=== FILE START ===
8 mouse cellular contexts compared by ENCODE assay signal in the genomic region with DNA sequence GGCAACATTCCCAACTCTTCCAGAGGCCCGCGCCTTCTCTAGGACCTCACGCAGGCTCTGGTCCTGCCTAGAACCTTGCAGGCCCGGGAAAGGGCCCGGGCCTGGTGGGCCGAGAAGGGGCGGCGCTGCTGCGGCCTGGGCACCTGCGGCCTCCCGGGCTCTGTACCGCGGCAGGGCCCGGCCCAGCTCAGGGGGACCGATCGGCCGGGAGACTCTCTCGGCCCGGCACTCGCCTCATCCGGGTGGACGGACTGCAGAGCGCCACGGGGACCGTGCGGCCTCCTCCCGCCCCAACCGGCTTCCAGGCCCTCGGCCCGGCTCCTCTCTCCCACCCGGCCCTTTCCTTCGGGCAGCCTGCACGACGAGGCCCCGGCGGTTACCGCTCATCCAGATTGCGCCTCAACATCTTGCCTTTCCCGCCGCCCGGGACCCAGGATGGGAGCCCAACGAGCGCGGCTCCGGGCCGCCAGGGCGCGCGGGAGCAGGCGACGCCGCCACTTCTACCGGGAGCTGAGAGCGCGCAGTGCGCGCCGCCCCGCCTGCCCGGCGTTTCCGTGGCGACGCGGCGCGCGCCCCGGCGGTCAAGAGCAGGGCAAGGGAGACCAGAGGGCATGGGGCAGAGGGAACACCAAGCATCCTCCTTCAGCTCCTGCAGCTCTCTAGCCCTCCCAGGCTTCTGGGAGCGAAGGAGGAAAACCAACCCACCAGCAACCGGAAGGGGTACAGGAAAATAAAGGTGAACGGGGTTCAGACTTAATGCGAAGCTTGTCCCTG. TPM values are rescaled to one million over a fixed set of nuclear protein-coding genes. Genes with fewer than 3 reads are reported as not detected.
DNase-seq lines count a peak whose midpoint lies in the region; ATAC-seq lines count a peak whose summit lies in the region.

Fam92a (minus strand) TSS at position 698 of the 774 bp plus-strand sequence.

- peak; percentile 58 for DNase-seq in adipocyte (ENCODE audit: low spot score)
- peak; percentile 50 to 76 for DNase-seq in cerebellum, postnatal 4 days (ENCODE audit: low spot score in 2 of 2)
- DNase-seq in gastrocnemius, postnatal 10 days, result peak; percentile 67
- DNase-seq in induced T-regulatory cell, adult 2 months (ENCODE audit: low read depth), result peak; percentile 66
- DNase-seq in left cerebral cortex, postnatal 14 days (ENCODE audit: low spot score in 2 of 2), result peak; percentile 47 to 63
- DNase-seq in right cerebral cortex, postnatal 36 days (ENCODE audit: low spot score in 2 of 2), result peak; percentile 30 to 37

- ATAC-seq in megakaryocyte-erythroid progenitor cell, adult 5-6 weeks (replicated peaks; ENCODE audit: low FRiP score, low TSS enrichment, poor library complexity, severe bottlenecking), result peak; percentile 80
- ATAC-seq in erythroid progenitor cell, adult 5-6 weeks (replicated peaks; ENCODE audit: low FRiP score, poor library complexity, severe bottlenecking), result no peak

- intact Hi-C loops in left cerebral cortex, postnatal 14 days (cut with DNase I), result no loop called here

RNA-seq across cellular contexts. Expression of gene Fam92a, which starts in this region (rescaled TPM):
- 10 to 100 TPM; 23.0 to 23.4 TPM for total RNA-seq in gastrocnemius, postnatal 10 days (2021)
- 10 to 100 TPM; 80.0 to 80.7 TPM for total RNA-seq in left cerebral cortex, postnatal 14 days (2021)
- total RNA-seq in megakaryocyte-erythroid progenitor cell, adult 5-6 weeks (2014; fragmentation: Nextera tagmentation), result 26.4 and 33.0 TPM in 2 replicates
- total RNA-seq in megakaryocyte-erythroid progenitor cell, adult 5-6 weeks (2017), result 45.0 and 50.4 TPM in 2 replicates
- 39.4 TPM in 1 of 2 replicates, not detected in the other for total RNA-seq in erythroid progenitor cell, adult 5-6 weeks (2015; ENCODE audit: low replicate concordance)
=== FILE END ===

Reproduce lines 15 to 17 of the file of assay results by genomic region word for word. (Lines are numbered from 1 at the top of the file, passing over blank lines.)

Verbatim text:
- 10 to 100 TPM; 80.0 to 80.7 TPM for total RNA-seq in left cerebral cortex, postnatal 14 days (2021)
- total RNA-seq in megakaryocyte-erythroid progenitor cell, adult 5-6 weeks (2014; fragmentation: Nextera tagmentation), result 26.4 and 33.0 TPM in 2 replicates
- total RNA-seq in megakaryocyte-erythroid progenitor cell, adult 5-6 weeks (2017), result 45.0 and 50.4 TPM in 2 replicates